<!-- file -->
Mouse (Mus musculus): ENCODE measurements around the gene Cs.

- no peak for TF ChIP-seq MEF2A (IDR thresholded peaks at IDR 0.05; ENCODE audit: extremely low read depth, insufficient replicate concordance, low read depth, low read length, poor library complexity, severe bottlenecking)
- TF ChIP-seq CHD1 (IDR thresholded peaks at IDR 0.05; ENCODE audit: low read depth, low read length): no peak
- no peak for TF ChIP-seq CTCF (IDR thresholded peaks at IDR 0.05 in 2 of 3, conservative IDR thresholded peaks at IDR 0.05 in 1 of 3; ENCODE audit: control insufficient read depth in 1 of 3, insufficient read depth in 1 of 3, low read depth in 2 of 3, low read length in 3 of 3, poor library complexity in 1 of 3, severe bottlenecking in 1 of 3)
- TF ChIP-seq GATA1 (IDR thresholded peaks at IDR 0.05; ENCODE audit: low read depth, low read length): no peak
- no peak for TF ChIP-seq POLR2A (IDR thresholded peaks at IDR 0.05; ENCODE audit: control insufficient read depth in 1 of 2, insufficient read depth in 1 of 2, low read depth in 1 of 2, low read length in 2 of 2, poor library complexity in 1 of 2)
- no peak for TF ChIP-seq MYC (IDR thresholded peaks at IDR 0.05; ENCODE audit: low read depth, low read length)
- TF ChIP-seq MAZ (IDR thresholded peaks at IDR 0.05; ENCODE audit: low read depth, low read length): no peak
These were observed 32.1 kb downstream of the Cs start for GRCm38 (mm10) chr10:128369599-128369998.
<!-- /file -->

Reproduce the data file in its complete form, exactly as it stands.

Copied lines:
Mouse (Mus musculus): ENCODE measurements around the gene Cs.

- no peak for TF ChIP-seq MEF2A (IDR thresholded peaks at IDR 0.05; ENCODE audit: extremely low read depth, insufficient replicate concordance, low read depth, low read length, poor library complexity, severe bottlenecking)
- TF ChIP-seq CHD1 (IDR thresholded peaks at IDR 0.05; ENCODE audit: low read depth, low read length): no peak
- no peak for TF ChIP-seq CTCF (IDR thresholded peaks at IDR 0.05 in 2 of 3, conservative IDR thresholded peaks at IDR 0.05 in 1 of 3; ENCODE audit: control insufficient read depth in 1 of 3, insufficient read depth in 1 of 3, low read depth in 2 of 3, low read length in 3 of 3, poor library complexity in 1 of 3, severe bottlenecking in 1 of 3)
- TF ChIP-seq GATA1 (IDR thresholded peaks at IDR 0.05; ENCODE audit: low read depth, low read length): no peak
- no peak for TF ChIP-seq POLR2A (IDR thresholded peaks at IDR 0.05; ENCODE audit: control insufficient read depth in 1 of 2, insufficient read depth in 1 of 2, low read depth in 1 of 2, low read length in 2 of 2, poor library complexity in 1 of 2)
- no peak for TF ChIP-seq MYC (IDR thresholded peaks at IDR 0.05; ENCODE audit: low read depth, low read length)
- TF ChIP-seq MAZ (IDR thresholded peaks at IDR 0.05; ENCODE audit: low read depth, low read length): no peak
These were observed 32.1 kb downstream of the Cs start for GRCm38 (mm10) chr10:128369599-128369998.